From the Editors: May 25, 2016
That could never happen here. Right?
When news of the Flint, Michigan water crisis hit nationally, you could almost hear a collective gasp. Coast to coast and at every level, politicians to celebrities to everyday citizens reacted incredulously to the news that a city – an American city – could fail to provide clean water to its citizens. Knowingly.
But not everyone was shocked. Just ask the thousands of Flint residents who'd been enduring declining health, or the parents-turned-activists who'd been speaking out since they first detected something was horribly wrong.
Can the recent announcement from Erie School District Superintendent Jay Badams that Erie must consider closing all four high schools be justifiably compared to the Flint water crisis? Not exactly. But there are parallels.
For example, long-term academic potential is threatened in Flint and Erie. And unless big changes are made, both communities' shrinking tax bases are likely to perpetuate current conditions. Who wants to live in a community that can't – or won't – provide clean drinking water or quality education to its residents?
There are more, certainly. But the most striking parallel is the one that reveals a deep-seated human tendency to ignore the warning signs of collapse.
To cope with our hyper-histrionic news landscape, we've become too quick to embrace dismissiveness. So much bad news, all the time – and yet, we imagine it at a distance.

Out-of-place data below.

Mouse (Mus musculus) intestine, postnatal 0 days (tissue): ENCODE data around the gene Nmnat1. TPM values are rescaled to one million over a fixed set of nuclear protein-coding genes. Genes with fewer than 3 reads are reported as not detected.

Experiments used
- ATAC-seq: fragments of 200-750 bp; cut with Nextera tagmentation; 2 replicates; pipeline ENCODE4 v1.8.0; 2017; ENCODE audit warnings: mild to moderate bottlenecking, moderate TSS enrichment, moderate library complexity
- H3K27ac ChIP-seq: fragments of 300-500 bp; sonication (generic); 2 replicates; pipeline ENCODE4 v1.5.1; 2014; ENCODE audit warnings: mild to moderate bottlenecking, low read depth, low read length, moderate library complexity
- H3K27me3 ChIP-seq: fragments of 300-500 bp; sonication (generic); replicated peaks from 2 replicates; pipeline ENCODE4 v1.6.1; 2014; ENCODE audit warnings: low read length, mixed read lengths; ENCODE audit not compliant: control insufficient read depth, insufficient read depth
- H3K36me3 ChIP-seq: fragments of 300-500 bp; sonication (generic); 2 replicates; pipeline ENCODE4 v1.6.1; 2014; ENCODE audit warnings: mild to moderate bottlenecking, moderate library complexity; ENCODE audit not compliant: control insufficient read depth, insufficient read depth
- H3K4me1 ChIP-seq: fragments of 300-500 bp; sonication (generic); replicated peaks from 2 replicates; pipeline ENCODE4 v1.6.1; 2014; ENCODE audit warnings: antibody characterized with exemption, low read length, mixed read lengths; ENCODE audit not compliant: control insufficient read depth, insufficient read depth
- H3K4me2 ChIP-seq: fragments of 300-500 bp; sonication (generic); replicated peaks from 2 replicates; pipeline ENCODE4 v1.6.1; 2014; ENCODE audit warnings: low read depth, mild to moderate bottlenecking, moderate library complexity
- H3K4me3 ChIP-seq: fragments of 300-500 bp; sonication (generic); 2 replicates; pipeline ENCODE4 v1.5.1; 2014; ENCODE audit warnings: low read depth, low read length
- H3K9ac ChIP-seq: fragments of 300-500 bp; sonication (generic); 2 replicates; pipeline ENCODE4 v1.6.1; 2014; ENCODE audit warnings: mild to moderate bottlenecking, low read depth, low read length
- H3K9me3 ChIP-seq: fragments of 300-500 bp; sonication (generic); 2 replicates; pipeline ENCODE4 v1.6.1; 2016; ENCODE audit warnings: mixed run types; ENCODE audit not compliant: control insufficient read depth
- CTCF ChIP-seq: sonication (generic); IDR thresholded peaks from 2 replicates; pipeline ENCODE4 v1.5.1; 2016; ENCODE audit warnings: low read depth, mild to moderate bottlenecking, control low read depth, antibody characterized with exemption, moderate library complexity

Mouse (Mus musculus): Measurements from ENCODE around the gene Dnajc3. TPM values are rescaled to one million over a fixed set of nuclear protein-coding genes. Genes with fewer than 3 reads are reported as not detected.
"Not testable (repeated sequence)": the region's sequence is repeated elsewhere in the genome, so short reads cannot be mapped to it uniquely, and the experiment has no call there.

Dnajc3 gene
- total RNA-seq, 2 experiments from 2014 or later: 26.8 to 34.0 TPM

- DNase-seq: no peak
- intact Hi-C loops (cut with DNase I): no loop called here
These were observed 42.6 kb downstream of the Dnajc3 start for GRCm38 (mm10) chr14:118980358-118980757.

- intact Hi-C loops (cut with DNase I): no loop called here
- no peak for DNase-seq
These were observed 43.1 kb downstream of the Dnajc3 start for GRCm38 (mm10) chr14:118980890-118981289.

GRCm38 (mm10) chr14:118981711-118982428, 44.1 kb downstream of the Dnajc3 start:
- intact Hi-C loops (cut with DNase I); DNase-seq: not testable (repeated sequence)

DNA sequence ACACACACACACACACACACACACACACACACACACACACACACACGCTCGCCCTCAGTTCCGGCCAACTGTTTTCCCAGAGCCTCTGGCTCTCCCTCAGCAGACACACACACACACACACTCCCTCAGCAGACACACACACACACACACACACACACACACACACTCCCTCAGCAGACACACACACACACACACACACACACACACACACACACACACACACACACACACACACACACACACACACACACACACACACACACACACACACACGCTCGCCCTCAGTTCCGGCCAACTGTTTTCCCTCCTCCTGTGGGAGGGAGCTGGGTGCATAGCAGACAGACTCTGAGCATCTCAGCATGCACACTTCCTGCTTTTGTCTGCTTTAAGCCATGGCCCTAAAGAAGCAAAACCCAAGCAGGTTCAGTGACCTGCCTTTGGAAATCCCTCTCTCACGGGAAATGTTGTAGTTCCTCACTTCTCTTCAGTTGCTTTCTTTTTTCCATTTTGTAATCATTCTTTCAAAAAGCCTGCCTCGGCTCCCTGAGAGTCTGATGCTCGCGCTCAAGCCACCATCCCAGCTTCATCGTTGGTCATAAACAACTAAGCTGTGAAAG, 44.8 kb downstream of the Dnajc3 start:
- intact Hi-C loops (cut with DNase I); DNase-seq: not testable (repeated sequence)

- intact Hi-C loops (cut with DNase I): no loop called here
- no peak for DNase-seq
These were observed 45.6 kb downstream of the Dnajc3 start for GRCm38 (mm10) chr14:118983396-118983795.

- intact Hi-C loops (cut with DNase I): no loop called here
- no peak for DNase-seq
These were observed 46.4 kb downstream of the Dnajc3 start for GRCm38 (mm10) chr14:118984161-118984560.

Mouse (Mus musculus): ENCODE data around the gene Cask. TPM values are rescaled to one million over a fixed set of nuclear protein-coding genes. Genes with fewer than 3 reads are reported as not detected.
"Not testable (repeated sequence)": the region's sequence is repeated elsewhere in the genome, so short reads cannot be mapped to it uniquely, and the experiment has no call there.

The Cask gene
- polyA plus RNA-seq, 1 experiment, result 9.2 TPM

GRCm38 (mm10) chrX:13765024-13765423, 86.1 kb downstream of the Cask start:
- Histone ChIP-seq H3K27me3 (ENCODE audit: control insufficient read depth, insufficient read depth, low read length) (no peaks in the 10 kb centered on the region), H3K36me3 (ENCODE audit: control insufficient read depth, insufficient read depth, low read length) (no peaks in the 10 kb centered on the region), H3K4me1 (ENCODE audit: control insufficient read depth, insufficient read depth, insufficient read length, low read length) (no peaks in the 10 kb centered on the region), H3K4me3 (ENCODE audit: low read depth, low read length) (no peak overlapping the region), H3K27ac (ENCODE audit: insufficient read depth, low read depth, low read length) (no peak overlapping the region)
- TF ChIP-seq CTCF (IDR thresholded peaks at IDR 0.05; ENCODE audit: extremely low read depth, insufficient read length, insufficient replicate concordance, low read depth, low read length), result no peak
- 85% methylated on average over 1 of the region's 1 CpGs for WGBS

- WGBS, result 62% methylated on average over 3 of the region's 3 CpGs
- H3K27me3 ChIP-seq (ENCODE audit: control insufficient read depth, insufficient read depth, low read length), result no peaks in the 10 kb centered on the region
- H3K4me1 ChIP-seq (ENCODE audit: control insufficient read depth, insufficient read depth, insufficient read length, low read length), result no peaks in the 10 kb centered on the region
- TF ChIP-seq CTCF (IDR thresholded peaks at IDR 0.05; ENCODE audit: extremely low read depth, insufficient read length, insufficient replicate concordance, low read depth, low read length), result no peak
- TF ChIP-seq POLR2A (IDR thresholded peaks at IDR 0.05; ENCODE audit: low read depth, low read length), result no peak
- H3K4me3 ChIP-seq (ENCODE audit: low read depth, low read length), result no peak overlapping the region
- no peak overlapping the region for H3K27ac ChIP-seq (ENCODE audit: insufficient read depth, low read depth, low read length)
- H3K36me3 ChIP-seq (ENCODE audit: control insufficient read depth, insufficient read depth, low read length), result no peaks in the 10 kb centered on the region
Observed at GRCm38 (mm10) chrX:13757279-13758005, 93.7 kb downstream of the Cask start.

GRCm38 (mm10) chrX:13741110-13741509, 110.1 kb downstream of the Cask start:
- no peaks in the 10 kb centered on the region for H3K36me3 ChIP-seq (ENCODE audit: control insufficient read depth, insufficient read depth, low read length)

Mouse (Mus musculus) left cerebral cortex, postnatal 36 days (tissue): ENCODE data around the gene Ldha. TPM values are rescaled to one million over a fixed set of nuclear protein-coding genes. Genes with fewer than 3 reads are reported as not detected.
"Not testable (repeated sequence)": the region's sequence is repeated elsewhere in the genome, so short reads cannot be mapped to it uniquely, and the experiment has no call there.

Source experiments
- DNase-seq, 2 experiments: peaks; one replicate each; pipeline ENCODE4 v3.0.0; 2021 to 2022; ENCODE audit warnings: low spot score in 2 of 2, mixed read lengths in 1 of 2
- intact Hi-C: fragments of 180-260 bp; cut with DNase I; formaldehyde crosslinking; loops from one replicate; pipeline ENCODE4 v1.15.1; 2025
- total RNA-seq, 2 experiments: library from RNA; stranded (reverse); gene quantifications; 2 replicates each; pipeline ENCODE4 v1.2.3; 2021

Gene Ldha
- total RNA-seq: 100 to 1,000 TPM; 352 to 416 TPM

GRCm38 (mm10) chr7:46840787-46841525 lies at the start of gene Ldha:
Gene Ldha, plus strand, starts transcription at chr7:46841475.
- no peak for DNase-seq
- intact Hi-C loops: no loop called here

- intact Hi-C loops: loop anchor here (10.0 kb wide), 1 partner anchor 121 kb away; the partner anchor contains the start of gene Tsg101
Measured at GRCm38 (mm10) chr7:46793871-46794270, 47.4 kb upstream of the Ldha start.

So somebody tells us that our school district is in imminent danger of imploding – or that fracking (also addressed in this issue) is polluting drinking water, destroying arable land, and creating earthquakes – and we call them Chicken Little.
Obviously, that can't happen here. Obviously, it won't get to that point. Obviously, the sky is not falling.
Until it is.
Buddhist teacher Pema Chödrön describes this very human tendency to not be able to grasp the enormity of what's right in front of us, even when it's grand: "It's as if you were in a spaceship going to the moon, and you looked back at this tiny planet Earth and realized that things were vaster than any mind could conceive and you just couldn't handle it, so you started worrying about what you were going to have for lunch. There you are in outer space with this sense of the world being so vast, and then you bring it all down into this very tiny world of worrying about what's for lunch."
It's not quite possible to wrap our minds around the idea of environmental catastrophe that could destroy our access to clean drinking water, or budgetary catastrophe that could destroy our students' access to high school, or sports, or the arts, or any other extracurricular involvement that might reveal to them who they are.
But as we face today's warnings collectively, we ought to at least give Chicken Little a chance to speak, before making him into our lunch. As a community, our ability to comprehend these possibilities is stronger and more resilient, and comes with an intelligent power to effect change we cannot summon alone.